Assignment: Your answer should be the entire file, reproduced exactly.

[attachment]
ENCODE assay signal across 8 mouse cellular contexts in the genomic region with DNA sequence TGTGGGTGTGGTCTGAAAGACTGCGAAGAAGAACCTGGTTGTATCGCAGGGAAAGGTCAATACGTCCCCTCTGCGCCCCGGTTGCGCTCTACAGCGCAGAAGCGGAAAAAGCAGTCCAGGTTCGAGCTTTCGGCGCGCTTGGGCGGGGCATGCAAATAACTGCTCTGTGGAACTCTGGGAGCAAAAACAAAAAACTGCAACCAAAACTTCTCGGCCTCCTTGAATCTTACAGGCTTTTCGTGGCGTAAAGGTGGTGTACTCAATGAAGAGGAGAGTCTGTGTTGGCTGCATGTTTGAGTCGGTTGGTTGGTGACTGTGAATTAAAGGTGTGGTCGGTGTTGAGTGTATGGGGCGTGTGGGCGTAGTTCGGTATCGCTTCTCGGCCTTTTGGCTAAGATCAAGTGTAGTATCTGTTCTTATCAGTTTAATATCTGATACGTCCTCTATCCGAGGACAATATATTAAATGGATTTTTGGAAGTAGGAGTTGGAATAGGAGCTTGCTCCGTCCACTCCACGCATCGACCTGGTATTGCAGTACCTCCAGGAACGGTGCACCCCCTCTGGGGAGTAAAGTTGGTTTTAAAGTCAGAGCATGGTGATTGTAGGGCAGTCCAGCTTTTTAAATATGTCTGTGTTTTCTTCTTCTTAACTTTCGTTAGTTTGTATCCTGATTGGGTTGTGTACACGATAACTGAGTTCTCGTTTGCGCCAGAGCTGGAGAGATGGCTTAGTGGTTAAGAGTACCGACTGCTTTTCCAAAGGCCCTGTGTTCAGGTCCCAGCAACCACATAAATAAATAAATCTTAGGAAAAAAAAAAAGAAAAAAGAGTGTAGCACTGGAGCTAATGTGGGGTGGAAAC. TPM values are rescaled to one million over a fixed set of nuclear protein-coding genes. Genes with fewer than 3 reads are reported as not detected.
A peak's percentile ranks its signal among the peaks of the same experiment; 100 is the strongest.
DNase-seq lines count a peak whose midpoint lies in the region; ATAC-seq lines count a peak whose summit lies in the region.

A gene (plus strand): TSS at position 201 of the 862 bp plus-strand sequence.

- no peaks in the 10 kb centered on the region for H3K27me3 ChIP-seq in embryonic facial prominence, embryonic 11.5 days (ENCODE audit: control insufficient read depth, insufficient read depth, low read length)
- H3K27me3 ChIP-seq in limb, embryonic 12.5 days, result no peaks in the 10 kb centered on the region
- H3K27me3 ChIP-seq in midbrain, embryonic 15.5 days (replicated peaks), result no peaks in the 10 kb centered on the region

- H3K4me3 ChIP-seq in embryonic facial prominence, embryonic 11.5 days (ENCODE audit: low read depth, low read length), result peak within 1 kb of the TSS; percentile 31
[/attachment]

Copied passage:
ENCODE assay signal across 8 mouse cellular contexts in the genomic region with DNA sequence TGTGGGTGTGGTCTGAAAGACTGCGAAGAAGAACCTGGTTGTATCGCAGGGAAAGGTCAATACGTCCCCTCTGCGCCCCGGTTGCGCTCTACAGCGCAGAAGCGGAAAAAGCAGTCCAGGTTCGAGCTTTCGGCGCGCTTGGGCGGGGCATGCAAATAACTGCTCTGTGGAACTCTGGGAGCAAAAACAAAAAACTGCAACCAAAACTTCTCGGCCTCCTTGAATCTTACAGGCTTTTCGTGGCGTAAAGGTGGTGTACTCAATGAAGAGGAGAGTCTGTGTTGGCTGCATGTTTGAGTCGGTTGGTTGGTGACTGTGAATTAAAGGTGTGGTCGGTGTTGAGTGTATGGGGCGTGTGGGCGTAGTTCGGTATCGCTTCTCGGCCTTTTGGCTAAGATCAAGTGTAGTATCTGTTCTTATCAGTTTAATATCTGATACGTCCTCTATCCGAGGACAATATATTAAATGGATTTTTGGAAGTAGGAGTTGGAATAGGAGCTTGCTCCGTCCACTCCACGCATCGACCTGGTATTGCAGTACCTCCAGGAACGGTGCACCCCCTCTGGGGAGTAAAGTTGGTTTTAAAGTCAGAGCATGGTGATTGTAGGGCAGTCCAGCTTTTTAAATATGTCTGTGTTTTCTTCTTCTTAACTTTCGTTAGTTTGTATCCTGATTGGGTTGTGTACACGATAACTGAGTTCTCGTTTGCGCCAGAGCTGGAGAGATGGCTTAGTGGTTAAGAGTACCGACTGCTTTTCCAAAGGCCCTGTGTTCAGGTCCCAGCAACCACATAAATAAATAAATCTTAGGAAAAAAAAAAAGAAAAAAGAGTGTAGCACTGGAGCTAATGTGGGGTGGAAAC. TPM values are rescaled to one million over a fixed set of nuclear protein-coding genes. Genes with fewer than 3 reads are reported as not detected.
A peak's percentile ranks its signal among the peaks of the same experiment; 100 is the strongest.
DNase-seq lines count a peak whose midpoint lies in the region; ATAC-seq lines count a peak whose summit lies in the region.

A gene (plus strand): TSS at position 201 of the 862 bp plus-strand sequence.

- no peaks in the 10 kb centered on the region for H3K27me3 ChIP-seq in embryonic facial prominence, embryonic 11.5 days (ENCODE audit: control insufficient read depth, insufficient read depth, low read length)
- H3K27me3 ChIP-seq in limb, embryonic 12.5 days, result no peaks in the 10 kb centered on the region
- H3K27me3 ChIP-seq in midbrain, embryonic 15.5 days (replicated peaks), result no peaks in the 10 kb centered on the region

- H3K4me3 ChIP-seq in embryonic facial prominence, embryonic 11.5 days (ENCODE audit: low read depth, low read length), result peak within 1 kb of the TSS; percentile 31